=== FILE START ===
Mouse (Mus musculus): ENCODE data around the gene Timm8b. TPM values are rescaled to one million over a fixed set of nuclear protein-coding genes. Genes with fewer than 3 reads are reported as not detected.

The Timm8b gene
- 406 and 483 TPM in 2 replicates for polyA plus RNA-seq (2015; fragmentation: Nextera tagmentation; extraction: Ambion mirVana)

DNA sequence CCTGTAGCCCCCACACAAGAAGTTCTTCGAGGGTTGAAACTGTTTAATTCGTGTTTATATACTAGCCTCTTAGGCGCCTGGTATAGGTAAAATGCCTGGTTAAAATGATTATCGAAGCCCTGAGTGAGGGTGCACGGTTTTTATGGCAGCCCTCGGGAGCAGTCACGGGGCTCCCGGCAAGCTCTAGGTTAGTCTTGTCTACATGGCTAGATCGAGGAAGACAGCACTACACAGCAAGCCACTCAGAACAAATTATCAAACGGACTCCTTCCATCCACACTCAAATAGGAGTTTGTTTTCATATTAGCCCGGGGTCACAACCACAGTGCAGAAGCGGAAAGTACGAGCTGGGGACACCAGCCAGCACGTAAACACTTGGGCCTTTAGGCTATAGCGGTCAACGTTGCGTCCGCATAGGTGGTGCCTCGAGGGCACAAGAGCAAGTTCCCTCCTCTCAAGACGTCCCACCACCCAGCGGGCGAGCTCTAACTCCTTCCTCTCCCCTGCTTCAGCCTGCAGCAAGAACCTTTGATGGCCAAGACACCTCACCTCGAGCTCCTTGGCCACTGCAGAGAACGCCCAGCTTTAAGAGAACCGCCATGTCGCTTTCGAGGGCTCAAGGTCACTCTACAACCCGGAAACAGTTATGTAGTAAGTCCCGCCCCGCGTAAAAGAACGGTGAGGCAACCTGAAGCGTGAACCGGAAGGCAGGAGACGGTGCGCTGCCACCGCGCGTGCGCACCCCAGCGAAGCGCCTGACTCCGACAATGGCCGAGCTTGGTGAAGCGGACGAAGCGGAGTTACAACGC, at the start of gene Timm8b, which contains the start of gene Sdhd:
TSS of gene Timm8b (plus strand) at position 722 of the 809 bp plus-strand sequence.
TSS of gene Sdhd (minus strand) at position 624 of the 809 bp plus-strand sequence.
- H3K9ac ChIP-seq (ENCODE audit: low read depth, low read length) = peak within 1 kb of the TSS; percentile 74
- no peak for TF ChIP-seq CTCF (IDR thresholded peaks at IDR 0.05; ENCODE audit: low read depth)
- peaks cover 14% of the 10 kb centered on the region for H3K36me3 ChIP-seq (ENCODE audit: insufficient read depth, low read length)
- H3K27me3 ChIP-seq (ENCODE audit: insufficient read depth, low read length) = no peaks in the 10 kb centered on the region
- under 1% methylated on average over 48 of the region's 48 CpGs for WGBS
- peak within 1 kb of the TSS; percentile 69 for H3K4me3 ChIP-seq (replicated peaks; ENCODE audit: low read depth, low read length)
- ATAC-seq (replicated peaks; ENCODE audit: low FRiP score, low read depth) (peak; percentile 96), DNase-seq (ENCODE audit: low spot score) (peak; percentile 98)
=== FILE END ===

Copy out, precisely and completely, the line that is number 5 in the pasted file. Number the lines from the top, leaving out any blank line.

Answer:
TSS of gene Timm8b (plus strand) at position 722 of the 809 bp plus-strand sequence.